Health and Ethical Consequences of Outsourcing Pivotal Clinical Trials to Latin America: A Cross-Sectional, Descriptive Study

PLoS One
http://www.plosone.org/
[Accessed 25 June 2016]
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Health and Ethical Consequences of Outsourcing Pivotal Clinical Trials to Latin America: A Cross-Sectional, Descriptive Study
Núria Homedes, Antonio Ugalde
Research Article | published 23 Jun 2016 | PLOS ONE
http://dx.doi.org/10.1371/journal.pone.0157756
Abstract
Introduction
The implications of conducting clinical trials in low and middle income countries on the financial accessibility and safety of the pharmaceutical products available in those markets have not been studied. Regulatory practices and ethical declarations lead to the commercialization of the new products, referred to as New Molecular Entities (NMEs), in the countries where tested as soon as they are approved in high surveillance countries. Patients and patients’ associations use the Latin American courts to access new and expensive treatments, regardless of their safety profile and therapeutic value.
Design and Objectives
Cross-sectional, descriptive study. To determine the therapeutic value and safety profile of the NMEs approved by the Food and Drug Administration (FDA) in 2011 and 2012 that had been tested in Latin America, and the implications of their market approval for the pharmaceutical budgets in the countries where tested.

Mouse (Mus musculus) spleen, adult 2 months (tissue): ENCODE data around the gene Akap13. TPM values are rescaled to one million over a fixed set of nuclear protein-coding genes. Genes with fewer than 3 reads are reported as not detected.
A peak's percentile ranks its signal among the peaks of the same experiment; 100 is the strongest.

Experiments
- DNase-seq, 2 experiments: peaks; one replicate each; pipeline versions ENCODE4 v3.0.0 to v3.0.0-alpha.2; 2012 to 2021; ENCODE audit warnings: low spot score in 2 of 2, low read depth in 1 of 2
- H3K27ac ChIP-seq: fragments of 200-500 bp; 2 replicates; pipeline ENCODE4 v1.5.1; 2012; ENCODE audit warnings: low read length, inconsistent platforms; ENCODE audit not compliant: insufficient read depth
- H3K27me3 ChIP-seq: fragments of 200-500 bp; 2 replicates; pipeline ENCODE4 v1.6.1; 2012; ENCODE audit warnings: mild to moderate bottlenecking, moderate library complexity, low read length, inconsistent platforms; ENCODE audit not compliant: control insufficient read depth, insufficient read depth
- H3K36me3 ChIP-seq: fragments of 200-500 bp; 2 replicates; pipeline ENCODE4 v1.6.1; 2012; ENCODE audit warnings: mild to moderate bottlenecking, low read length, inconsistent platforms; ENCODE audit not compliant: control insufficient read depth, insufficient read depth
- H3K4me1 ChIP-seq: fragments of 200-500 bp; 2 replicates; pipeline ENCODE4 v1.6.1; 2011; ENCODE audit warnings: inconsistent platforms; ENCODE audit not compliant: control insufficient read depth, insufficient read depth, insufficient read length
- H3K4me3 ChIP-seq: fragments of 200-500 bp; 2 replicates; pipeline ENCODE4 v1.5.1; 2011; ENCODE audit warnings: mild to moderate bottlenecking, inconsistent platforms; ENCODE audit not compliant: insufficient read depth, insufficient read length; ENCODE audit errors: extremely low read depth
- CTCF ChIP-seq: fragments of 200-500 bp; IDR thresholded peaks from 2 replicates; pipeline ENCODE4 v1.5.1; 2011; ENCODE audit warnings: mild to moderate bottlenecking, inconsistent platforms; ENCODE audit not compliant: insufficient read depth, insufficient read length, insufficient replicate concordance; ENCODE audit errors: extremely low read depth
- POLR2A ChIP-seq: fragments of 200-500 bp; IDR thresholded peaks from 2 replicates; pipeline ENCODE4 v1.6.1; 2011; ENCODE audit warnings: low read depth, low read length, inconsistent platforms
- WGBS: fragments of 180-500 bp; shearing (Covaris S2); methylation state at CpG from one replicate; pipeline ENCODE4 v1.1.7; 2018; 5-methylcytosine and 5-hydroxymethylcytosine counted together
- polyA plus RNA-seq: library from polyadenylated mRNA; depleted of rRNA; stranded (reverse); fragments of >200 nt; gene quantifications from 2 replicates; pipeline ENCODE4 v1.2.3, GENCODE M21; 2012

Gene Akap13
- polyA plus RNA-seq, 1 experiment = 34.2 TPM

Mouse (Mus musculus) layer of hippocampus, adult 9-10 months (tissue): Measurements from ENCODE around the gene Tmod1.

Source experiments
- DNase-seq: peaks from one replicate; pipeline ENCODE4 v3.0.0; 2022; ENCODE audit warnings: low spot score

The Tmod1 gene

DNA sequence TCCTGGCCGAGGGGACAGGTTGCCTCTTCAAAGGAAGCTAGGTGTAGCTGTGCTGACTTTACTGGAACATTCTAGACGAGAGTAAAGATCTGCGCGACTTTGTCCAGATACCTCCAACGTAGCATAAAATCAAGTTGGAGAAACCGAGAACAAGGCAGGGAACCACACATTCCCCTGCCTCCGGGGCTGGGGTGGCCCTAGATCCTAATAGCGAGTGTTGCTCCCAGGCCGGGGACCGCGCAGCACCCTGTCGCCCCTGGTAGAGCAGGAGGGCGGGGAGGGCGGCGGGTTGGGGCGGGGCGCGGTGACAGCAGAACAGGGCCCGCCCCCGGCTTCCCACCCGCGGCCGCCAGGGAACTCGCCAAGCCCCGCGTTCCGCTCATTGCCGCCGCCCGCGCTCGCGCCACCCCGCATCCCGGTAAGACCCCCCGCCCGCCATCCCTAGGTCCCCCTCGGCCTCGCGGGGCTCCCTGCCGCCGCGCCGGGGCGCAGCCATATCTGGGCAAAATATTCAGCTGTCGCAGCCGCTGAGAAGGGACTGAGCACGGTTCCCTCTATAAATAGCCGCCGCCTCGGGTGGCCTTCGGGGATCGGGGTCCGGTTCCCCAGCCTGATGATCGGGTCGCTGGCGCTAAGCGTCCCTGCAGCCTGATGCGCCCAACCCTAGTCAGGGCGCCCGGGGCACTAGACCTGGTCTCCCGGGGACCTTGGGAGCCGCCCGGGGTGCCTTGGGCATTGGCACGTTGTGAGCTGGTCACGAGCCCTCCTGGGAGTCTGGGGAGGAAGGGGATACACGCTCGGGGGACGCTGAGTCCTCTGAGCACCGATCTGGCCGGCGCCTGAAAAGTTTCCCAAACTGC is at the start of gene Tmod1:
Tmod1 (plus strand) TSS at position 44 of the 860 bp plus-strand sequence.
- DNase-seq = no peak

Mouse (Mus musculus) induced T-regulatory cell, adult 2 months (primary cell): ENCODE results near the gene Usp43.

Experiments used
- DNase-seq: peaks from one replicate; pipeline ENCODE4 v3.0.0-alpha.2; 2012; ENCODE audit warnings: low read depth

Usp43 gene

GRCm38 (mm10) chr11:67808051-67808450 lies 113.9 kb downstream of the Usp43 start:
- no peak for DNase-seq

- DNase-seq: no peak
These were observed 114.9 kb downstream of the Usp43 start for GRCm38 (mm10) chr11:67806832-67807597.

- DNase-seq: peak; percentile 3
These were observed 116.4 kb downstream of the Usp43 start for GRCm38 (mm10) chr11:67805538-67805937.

Setting
Latin America.
Measures
To assess the therapeutic value and safety of the NMEs commercialized in the different countries we used f independent drug bulletins. The prices of the NMEs for the consumers were obtained from the pharmaceutical price observatories of the countries were the medicines had been tested. If the price was not available in the observatories, it was obtained from pharmaceutical distributors. We used the countries’ minimum wage and per capita income to calculate the financial accessibility of a course of treatment with the NMEs.
Results
We found that 33 NMEs approved by the FDA in 2011 and 2012 have been tested in Latin America. Of these, 26 had been evaluated by independent drug bulletins and only five were found to add some value to a subset of patients and had significant side-effects. The pharmaceutical prices were very high, varied widely across countries and were unrelated to the countries’ income per capita or minimum wage.
Conclusion
The implementation of clinical trials in Latin America results in the commercialization of medicines with questionable safety profiles and limited therapeutic value, putting patients at risk and causing budgetary strains in pharmaceutical budgets.